When I was on basic officer training in the Army our instructors would take us on ‘forced marches.’ Sometimes these were in the middle of the night while we were on exercise. Most times, however, this was the favoured way to get to the ranges for a day of marksmanship training. At the end of the day, when we were tired and anxious to get back to clean our rifles and take a nice hot shower, we would have to force march back to the barracks.

I remember finding it ironic that we would march very fast in formation, with all our battle gear on, and then stop for ten minutes every hour in order to rest. What’s the point, I thought, why not just slow down the pace and not take a rest? The idea of a forced march is that you cover a certain distance in a specific amount of time, and do it as a cohesive body of troops. As our instructors said, there’s no point in getting to the objective if we’re alone when we get there.

As I gained in experience as an infantry officer, I realized that there is wisdom in adhering to a demanding schedule—of marching, resting, or whatever else needs to be done. Despite fatigue and other factors, a military unit must be able to cover ground quickly and efficiently, and this makes for predictable results. However, I also learned that it is the easiest and most reliable way to motivate troops to cover the distance quickly. They know they will have to march fast, but they also get a rest every hour. They also know that by getting to their destination as fast as possible that they will be able to get to other important things.

In their book Great by Choice, Jim Collins and Morten Hansen discuss how companies that are consistent about regular and disciplined progress also show the best results over long periods. They call this the ’20-Mile March,’ and they argue it is most effective in chaotic and unpredictable circumstances. Even though the going is tough, a company commits to making small but measurable progress every day, month, and year. The company’s leaders also commit to not overdoing it when the going gets better. That way, they avoid overextending themselves when they are enthusiastic and optimistic, but they also continue to chug along when circumstances get harder and they are prone to a more pessimistic outlook. Collins and Hansen’s ’20-Mile March’ reflects the same philosophy that underlies military forced marching. You commit to predictable and demanding progress, with regular rest periods, and you do it consistently, whether conditions are good or bad.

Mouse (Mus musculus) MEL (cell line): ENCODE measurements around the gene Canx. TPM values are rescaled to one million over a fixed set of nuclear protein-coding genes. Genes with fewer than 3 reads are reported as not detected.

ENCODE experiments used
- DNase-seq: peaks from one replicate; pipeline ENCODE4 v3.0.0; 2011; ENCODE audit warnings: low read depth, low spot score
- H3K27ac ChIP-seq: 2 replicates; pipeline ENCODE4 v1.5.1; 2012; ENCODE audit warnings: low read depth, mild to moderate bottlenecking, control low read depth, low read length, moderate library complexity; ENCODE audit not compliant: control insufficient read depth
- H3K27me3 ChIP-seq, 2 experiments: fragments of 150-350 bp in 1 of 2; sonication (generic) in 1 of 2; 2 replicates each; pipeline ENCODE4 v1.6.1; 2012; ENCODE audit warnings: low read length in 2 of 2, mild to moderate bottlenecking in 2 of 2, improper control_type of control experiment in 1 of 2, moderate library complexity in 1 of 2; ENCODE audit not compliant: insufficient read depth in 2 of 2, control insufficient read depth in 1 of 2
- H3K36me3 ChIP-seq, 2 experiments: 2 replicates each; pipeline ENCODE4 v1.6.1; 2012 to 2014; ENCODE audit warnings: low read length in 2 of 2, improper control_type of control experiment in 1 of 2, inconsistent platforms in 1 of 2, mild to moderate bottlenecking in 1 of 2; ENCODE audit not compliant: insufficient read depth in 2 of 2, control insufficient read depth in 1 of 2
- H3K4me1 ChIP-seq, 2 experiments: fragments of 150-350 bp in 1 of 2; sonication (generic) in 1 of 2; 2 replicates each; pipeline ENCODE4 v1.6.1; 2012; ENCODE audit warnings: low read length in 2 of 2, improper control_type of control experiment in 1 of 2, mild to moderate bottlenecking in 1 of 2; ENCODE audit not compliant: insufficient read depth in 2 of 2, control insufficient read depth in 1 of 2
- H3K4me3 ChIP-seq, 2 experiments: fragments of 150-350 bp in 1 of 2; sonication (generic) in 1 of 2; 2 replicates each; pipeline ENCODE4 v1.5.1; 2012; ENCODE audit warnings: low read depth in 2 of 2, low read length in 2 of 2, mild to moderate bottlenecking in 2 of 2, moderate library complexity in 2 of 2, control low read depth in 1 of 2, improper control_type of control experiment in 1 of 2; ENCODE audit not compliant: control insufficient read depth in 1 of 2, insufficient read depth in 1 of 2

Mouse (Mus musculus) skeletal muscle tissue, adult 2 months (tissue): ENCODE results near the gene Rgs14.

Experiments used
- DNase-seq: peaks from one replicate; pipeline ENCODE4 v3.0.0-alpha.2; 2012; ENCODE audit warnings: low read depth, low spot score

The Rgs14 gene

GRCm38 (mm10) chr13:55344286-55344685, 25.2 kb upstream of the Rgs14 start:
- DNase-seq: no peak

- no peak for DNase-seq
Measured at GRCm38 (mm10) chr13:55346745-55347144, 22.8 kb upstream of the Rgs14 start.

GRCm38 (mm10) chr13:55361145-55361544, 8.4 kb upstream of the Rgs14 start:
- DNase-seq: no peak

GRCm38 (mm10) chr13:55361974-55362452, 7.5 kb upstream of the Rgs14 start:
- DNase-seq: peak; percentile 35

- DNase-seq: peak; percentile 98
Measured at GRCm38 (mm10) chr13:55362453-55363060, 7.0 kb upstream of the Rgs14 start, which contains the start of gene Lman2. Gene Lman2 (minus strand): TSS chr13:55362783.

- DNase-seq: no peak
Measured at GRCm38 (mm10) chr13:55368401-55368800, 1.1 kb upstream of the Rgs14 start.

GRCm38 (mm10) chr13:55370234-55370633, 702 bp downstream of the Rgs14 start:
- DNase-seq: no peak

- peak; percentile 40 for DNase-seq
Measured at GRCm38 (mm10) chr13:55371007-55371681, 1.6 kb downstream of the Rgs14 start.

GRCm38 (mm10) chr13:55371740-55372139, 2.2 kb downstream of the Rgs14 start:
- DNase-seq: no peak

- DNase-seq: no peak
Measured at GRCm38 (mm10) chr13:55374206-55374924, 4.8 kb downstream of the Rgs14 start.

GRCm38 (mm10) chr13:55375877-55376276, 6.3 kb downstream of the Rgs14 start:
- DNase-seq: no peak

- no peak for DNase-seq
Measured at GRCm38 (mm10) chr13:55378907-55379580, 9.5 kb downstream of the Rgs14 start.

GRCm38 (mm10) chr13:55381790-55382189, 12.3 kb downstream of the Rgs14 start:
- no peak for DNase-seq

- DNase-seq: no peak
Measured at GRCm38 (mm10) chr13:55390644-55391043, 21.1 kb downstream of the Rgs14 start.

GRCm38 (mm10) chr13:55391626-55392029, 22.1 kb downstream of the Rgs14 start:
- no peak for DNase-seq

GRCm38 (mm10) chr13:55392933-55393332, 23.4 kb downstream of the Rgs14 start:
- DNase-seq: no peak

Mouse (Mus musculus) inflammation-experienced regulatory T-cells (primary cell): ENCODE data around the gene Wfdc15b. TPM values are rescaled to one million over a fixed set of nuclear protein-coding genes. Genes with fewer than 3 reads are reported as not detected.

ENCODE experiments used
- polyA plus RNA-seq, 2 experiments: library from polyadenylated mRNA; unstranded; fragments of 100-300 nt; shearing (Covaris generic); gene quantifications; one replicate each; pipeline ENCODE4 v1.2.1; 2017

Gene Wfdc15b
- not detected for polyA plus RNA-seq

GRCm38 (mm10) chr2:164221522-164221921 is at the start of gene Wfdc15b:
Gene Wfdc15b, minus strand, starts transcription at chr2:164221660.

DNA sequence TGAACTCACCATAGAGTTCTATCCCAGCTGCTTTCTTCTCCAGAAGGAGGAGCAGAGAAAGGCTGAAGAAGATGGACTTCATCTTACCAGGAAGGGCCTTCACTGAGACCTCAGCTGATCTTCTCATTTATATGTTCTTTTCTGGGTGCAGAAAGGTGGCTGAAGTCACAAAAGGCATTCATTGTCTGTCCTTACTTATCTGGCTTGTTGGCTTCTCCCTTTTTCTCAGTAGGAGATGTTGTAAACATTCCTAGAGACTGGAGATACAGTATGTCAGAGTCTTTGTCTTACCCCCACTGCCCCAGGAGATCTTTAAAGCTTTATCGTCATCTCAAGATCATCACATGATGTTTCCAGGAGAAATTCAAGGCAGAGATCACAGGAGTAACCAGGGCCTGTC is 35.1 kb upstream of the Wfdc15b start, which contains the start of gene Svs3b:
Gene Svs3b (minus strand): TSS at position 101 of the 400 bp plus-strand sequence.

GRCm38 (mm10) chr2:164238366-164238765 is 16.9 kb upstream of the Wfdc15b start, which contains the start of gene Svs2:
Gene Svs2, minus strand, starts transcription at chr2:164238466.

A product-focused company must be consistent and disciplined about new product development, no matter what the circumstances. A sales team must be consistent about achieving specific objectives for sales activities with proven results, for instance, contacting X number of leads per day, week, or month, following up regularly and quickly on leads, asking for referrals, etc. A manufacturing company must be consistent and disciplined about making small and lasting improvements to its processes, logistics, distribution, sourcing, etc. A warehousing operation must be focused relentlessly on safety and security to minimize workplace accidents and losses due to fire and theft. All companies must be consistent and disciplined about recruiting and developing people for leadership, role redundancy, and succession planning.

You get the idea. Whatever the business objective, you have to commit to a demanding schedule of critical functions or tasks you require that will get you there efficiently and consistently. You then need discipline to maintain that pace through thick and thin. When the going is good, you don’t overextend or overexert yourself, and when the going is rough, you don’t quit or let up. You force yourself to march 20 miles a day, with regular rest periods, whether the weather is great, there is no enemy in sight, and progress is easy, or during storms, darkness, and against enemy resistance. What is your forced march discipline?

© 2013 Richard Martin. Reproduction and quotes permitted with full and proper attribution.

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